In the situations we've seen, lexical scope always acts as a restriction on the availability of variables to subprocedures. That is, a procedure's lexical environment is always a subset of its dynamic environment. (Suppose procedure a includes the definition of procedure b, which in turn includes the definition of c. So the lexical environment of c is {c,b,a}. You might imagine that c's dynamic environment could be {c,a} if procedure a invoked c directly, but in fact that's illegal. Just as a can't use b's local variables, it can't use b's local procedures either. The reason the dynamic environment can be different from the lexical one at all is that two procedures can be part of the same block, like showdeck and deck in the cards program.) In Lisp, it's possible for a procedure to return another procedure as its output--not just the name of the procedure or the text of the procedure, as we could do in Logo, but the procedure itself, lexical environment and all. When such a procedure is later invoked from some other part of the program, the procedure's lexical environment may not be a subset of its dynamic environment, and so lexical scope gives it access to variables that it couldn't use under dynamic scope rules. That's a powerful argument in favor of lexical scope for Lisp, but it doesn't apply to Pascal.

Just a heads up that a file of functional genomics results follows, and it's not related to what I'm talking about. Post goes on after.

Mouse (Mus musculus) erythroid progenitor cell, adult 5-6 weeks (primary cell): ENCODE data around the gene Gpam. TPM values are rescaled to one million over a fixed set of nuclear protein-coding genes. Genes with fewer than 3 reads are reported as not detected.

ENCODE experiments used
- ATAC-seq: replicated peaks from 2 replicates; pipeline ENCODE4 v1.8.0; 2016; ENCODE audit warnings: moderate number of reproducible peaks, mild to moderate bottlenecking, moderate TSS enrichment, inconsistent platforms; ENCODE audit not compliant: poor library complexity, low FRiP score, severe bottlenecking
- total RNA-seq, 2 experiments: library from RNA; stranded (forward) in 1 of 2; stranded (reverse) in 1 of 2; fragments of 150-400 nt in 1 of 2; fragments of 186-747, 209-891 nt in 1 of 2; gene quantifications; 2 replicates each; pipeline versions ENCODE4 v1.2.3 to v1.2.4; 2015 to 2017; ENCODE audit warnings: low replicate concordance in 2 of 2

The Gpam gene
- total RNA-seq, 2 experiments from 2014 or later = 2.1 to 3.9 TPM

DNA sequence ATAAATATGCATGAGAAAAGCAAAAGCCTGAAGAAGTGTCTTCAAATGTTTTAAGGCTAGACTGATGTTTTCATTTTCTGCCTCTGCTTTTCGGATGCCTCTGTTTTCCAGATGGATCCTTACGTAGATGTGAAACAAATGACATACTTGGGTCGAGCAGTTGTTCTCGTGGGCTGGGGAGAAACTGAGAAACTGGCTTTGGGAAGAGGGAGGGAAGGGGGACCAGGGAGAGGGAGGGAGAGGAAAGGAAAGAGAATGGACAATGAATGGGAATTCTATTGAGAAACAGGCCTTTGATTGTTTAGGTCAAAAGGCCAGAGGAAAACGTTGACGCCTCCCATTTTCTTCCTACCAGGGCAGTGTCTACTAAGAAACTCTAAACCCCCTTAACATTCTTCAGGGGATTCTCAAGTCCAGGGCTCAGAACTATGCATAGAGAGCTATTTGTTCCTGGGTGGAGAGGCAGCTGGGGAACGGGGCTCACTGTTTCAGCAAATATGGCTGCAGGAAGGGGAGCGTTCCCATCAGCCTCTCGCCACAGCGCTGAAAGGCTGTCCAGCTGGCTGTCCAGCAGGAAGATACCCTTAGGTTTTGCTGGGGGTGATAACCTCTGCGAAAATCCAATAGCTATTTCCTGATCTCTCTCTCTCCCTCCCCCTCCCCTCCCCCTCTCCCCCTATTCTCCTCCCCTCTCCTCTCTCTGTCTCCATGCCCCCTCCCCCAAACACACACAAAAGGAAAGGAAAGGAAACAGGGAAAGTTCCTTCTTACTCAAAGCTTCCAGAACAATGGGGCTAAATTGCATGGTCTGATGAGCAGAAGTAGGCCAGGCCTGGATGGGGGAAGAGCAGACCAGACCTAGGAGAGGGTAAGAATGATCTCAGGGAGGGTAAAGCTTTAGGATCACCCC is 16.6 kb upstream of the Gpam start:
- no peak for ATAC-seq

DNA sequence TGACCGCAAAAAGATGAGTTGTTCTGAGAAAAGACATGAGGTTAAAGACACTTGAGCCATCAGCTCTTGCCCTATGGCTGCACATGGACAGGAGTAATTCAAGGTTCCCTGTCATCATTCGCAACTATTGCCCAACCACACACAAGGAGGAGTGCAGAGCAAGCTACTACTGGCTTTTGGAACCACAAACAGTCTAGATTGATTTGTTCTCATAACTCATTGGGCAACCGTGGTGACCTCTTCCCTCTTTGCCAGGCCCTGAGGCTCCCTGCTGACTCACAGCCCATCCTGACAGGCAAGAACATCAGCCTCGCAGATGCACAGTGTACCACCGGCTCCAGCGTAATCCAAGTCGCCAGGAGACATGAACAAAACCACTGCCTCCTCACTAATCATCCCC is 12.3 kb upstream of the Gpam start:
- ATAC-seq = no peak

One special scope rule in Pascal applies to procedures declared in the same block: The one declared later can invoke the one declared earlier, but not the other way around. In the cards program, deck can call showdeck but showdeck can't call deck. There is no deep reason for this restriction; it's entirely for the benefit of the compiler. One of the design goals of Pascal was that it should be easy to write a compiler that goes through the source program once, from beginning to end, without having to back up and read part of the program twice. In particular, when the compiler sees a procedure invocation, it must already know what inputs that procedure requires; therefore, it must have already read the header of the subprocedure. Usually you can get around this restriction by rearranging the procedures in your program, but for the times when that doesn't work Pascal provides a kludge that lets you put the header in one place in the source file and defer the rest of the procedure until later.

Typed Variables

Berkeley Logo has three data types: word, list, and array. (Numbers are just words that happen to be full of digits.) But a variable in Logo does not have a type associated with it; any datum can be the value of any variable.

Pascal has lots of types, and every variable belongs to exactly one of them. In the sample programs so far we've used five types: char, integer, array of char, array of integer, and packed array of char. When a variable is declared, the declaration says what type it is.